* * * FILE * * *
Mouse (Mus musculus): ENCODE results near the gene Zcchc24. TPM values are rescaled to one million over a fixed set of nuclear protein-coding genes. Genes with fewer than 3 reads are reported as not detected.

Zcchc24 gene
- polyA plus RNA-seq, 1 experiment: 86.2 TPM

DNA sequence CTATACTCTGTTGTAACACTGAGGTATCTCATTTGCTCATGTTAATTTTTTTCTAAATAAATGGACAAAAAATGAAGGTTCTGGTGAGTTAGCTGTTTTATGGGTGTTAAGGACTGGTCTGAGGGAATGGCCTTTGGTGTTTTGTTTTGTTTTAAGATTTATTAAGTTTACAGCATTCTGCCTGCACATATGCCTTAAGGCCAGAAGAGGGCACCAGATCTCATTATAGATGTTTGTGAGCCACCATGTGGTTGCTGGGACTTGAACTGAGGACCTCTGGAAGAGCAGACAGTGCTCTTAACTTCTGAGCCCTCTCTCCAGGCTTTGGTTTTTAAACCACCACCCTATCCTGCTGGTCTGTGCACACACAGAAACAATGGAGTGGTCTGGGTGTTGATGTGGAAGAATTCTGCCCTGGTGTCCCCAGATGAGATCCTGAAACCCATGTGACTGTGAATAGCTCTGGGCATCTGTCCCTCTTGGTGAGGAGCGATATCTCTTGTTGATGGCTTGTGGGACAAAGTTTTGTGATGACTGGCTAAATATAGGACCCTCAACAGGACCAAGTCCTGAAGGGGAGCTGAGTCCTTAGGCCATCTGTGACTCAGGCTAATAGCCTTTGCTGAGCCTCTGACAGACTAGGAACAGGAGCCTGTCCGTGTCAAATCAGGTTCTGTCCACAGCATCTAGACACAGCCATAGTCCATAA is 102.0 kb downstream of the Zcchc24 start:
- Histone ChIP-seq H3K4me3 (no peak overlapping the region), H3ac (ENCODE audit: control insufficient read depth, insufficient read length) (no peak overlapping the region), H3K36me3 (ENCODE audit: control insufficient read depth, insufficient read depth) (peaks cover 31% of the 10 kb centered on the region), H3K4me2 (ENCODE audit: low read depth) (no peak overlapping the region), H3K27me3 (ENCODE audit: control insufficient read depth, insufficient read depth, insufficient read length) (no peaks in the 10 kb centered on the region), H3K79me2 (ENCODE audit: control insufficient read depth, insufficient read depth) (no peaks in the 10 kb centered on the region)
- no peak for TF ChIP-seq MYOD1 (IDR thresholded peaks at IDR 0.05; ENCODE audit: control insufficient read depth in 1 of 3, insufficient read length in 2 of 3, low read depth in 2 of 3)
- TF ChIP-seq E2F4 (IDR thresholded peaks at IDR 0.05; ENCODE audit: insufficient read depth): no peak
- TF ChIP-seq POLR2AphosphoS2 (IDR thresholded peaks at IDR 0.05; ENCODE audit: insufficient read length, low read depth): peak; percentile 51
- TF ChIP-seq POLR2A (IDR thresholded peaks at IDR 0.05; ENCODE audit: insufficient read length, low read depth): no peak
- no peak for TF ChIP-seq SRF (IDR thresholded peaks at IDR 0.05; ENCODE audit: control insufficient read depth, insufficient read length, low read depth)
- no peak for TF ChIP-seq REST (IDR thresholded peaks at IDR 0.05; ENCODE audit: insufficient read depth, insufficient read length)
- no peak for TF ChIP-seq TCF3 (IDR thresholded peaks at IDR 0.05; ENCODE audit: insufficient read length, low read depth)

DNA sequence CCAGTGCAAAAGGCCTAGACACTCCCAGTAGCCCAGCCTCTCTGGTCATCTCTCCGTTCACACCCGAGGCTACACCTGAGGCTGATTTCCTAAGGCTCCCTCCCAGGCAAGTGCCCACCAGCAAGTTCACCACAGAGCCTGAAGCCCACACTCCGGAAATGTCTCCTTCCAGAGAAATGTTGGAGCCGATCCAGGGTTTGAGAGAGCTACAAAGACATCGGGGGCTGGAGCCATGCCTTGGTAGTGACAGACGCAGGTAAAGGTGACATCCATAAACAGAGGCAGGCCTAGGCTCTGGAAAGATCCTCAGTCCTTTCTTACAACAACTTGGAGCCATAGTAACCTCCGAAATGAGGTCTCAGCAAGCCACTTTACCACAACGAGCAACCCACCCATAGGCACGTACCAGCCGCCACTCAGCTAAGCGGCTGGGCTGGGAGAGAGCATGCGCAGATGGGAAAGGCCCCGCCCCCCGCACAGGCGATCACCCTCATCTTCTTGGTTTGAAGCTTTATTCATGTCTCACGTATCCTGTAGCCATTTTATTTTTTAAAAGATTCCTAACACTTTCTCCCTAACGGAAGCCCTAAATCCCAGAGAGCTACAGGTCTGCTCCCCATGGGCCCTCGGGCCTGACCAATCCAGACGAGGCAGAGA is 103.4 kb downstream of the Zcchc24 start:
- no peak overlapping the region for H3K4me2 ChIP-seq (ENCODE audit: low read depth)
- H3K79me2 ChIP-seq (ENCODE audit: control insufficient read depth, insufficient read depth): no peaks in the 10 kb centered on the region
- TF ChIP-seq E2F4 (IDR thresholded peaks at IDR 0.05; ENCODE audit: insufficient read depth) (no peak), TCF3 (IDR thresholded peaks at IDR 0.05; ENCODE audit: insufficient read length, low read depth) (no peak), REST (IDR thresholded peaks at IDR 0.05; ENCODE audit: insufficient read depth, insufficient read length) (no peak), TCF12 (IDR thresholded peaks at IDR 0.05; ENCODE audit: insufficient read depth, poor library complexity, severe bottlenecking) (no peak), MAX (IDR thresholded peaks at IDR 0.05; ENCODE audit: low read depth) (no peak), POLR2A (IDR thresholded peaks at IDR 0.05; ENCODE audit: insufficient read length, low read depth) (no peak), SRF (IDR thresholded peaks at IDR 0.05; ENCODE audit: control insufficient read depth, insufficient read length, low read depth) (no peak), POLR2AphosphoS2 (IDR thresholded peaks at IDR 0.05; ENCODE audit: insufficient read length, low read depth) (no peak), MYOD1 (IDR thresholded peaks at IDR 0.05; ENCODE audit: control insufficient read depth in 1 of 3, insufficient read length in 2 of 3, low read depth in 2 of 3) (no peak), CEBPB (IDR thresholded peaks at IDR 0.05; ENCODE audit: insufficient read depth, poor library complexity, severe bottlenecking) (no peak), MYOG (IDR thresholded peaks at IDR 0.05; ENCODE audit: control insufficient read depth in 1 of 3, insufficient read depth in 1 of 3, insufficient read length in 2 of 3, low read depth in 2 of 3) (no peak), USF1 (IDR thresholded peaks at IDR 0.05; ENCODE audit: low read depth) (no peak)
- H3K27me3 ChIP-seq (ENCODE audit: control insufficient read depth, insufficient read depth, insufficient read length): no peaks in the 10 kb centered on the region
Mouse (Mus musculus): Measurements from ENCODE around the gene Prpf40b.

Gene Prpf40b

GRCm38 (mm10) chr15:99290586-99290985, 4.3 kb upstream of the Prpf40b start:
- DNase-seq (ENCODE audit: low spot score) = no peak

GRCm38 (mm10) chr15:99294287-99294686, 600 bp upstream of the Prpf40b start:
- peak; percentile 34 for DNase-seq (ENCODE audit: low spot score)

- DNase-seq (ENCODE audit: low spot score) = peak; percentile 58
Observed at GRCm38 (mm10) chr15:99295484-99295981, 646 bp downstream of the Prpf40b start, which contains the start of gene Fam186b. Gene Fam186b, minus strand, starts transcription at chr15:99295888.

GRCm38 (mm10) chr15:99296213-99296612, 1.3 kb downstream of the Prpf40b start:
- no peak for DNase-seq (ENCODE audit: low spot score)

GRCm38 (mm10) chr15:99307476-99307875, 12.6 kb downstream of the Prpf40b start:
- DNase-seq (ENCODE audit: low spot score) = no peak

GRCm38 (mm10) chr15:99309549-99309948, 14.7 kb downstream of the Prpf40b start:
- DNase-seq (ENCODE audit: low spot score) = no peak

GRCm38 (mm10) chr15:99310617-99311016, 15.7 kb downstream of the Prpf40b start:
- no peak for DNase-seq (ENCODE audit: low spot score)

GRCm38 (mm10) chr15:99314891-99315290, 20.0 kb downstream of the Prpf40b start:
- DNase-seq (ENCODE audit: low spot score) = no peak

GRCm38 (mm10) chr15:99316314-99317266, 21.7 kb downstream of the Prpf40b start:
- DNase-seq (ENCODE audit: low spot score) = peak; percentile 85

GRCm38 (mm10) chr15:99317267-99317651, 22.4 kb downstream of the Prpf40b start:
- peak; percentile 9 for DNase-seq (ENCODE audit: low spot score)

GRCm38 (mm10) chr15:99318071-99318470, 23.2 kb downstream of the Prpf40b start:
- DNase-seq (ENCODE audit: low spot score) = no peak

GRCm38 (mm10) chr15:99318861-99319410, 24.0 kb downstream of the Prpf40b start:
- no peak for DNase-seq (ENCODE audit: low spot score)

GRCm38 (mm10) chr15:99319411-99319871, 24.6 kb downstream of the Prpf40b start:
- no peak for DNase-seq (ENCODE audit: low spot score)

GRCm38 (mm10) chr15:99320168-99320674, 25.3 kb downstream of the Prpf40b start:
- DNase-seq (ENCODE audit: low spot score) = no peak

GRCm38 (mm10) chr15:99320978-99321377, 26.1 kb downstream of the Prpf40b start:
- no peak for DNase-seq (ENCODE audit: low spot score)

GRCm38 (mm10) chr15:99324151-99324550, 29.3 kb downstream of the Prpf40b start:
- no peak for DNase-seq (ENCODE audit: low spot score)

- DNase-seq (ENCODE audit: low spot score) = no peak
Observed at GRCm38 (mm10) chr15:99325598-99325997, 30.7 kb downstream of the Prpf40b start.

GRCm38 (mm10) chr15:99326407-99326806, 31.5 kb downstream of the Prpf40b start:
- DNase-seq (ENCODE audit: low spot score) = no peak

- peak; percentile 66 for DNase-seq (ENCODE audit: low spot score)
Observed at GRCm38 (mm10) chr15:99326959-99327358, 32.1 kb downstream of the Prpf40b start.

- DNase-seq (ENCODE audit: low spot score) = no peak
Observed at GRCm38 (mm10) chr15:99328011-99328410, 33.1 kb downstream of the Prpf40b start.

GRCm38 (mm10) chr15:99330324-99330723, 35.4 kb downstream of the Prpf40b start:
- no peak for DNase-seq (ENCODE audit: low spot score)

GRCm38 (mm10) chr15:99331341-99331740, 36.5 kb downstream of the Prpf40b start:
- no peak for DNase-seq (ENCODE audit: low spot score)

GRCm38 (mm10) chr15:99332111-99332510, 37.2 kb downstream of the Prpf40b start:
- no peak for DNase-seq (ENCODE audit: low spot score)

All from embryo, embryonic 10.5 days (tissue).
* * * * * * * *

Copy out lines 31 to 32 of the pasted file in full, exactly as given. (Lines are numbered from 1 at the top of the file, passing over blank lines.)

- DNase-seq (ENCODE audit: low spot score) = no peak

GRCm38 (mm10) chr15:99310617-99311016, 15.7 kb downstream of the Prpf40b start: